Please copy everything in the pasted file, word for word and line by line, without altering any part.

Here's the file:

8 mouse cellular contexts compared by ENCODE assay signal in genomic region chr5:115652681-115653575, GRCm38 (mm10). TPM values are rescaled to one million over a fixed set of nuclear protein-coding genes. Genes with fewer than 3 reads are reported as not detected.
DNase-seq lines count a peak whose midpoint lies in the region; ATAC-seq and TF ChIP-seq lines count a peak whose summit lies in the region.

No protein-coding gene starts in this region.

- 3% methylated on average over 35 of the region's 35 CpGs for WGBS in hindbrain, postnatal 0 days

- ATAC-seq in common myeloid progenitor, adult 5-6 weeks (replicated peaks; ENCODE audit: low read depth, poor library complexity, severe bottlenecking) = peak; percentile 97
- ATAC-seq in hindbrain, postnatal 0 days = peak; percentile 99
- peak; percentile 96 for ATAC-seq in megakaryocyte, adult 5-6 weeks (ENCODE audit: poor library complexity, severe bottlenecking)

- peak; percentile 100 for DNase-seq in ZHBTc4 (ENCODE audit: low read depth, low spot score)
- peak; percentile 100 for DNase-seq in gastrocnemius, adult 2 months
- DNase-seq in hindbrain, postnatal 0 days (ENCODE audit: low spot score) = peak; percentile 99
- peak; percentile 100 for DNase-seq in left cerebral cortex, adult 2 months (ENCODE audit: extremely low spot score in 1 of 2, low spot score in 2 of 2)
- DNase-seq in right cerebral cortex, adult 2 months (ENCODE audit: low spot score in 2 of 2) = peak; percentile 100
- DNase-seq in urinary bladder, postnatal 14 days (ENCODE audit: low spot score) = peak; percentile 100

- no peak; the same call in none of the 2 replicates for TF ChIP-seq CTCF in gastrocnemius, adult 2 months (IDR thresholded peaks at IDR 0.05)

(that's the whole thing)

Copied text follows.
8 mouse cellular contexts compared by ENCODE assay signal in genomic region chr5:115652681-115653575, GRCm38 (mm10). TPM values are rescaled to one million over a fixed set of nuclear protein-coding genes. Genes with fewer than 3 reads are reported as not detected.
DNase-seq lines count a peak whose midpoint lies in the region; ATAC-seq and TF ChIP-seq lines count a peak whose summit lies in the region.

No protein-coding gene starts in this region.

- 3% methylated on average over 35 of the region's 35 CpGs for WGBS in hindbrain, postnatal 0 days

- ATAC-seq in common myeloid progenitor, adult 5-6 weeks (replicated peaks; ENCODE audit: low read depth, poor library complexity, severe bottlenecking) = peak; percentile 97
- ATAC-seq in hindbrain, postnatal 0 days = peak; percentile 99
- peak; percentile 96 for ATAC-seq in megakaryocyte, adult 5-6 weeks (ENCODE audit: poor library complexity, severe bottlenecking)

- peak; percentile 100 for DNase-seq in ZHBTc4 (ENCODE audit: low read depth, low spot score)
- peak; percentile 100 for DNase-seq in gastrocnemius, adult 2 months
- DNase-seq in hindbrain, postnatal 0 days (ENCODE audit: low spot score) = peak; percentile 99
- peak; percentile 100 for DNase-seq in left cerebral cortex, adult 2 months (ENCODE audit: extremely low spot score in 1 of 2, low spot score in 2 of 2)
- DNase-seq in right cerebral cortex, adult 2 months (ENCODE audit: low spot score in 2 of 2) = peak; percentile 100
- DNase-seq in urinary bladder, postnatal 14 days (ENCODE audit: low spot score) = peak; percentile 100

- no peak; the same call in none of the 2 replicates for TF ChIP-seq CTCF in gastrocnemius, adult 2 months (IDR thresholded peaks at IDR 0.05)